All types of rainscreen systems require carefully coordinated design and detailing. As a result, they may be more expensive than other cladding options. However, especially in wet climates, they may encourage greater resistance to moisture-related forces by keeping moisture off of the wall assembly. Composite metal panel products can provide lightweight, rigid PERs solutions with complex textures and geometries. While traditionally utilizing an aluminum facing, recent composite metal panel offerings feature zinc, copper, stainless steel and titanium.

Insulated metal panel systems offer another innovative twist on PERs. With an insulation value as high as R-21 for a 3-inch-thick panel, insulated metal panel solutions feature pressure-equalized joinery to provide long-term protection with minimal maintenance, whereas a barrier-seal system depends on the accurate and consistent placement of the sealant and may also require periodic maintenance. Additionally, a vented horizontal joint is usually part of an insulated metal panel system and is designed for pressure equalization.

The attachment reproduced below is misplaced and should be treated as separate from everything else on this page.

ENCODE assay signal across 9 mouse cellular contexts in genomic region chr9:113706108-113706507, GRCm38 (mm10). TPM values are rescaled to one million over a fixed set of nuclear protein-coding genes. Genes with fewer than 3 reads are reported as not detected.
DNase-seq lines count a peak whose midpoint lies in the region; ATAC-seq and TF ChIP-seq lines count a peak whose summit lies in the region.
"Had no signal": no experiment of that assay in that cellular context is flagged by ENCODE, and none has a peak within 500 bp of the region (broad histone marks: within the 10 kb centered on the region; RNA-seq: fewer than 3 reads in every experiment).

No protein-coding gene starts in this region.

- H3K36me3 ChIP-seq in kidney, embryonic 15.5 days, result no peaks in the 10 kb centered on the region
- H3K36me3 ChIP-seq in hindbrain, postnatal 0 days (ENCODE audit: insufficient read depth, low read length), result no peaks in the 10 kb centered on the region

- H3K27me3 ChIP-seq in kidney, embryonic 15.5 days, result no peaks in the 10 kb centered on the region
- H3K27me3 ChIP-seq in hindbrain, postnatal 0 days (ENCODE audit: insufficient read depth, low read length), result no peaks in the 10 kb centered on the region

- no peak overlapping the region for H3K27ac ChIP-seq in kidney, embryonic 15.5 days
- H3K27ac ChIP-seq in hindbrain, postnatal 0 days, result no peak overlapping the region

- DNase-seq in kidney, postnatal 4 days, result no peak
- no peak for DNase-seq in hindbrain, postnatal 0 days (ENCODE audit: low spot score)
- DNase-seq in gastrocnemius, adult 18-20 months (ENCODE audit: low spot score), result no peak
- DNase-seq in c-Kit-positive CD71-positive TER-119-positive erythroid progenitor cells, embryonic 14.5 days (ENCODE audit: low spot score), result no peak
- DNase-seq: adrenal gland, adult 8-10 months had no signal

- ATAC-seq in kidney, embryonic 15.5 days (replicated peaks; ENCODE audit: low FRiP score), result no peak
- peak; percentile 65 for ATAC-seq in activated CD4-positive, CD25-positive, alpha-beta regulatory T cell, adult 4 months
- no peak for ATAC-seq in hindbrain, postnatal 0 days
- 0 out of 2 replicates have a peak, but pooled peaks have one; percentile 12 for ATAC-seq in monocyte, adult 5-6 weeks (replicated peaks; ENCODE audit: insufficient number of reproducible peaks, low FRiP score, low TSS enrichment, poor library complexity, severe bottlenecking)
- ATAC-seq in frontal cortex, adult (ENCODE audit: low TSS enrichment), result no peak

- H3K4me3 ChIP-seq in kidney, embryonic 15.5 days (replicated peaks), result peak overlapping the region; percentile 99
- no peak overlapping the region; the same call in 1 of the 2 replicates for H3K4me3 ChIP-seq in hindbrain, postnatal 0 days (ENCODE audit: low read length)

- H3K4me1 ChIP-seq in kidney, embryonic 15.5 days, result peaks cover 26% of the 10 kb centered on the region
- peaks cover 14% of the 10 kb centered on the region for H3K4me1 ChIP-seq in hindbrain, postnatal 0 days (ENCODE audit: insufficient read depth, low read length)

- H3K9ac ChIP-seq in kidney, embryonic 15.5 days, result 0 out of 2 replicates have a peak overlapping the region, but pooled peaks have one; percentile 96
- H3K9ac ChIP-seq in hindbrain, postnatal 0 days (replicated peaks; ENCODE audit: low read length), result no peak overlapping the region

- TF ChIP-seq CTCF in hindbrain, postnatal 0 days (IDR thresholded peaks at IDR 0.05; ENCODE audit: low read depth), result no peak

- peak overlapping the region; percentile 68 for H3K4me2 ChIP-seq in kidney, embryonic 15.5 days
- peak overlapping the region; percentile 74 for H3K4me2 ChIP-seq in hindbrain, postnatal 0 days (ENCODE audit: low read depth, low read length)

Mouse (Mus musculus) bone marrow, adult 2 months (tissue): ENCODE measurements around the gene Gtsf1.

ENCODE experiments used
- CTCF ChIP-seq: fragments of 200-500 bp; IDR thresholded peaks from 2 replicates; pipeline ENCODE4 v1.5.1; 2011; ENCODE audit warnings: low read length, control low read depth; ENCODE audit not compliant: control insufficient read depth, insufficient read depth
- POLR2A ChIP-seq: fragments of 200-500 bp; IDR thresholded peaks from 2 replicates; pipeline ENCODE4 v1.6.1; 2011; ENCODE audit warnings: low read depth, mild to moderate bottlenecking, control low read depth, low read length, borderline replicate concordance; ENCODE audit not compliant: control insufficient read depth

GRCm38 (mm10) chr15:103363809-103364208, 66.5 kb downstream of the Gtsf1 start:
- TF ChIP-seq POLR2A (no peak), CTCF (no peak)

Even in the presence of an imperfect air barrier, the joinery maintains the system’s performance integrity. By comparison, imperfections in a barrier seal system can lead to water infiltration and subsequent damage. As some insulated metal panel systems are emerging that utilize specialized joinery in lieu of backup sheathing, the potential exists for this one product to provide a complete wall system solution by constituting the air, water and thermal barriers as well as the vapor retarder.

Picture of Irsay Family YMCA at CityWay in Indianapolis, Ind.

Photo courtesy of Douglas Adams and Browning Day Mullins Dierdorf

Among other envelope systems employed at the Irsay Family YMCA at CityWay in Indianapolis, Ind., the facility utilizes a PERs system in the form of a metal panel cladding along the fascia and soffit of the signature roof feature.

 

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Originally published in Building Enclosure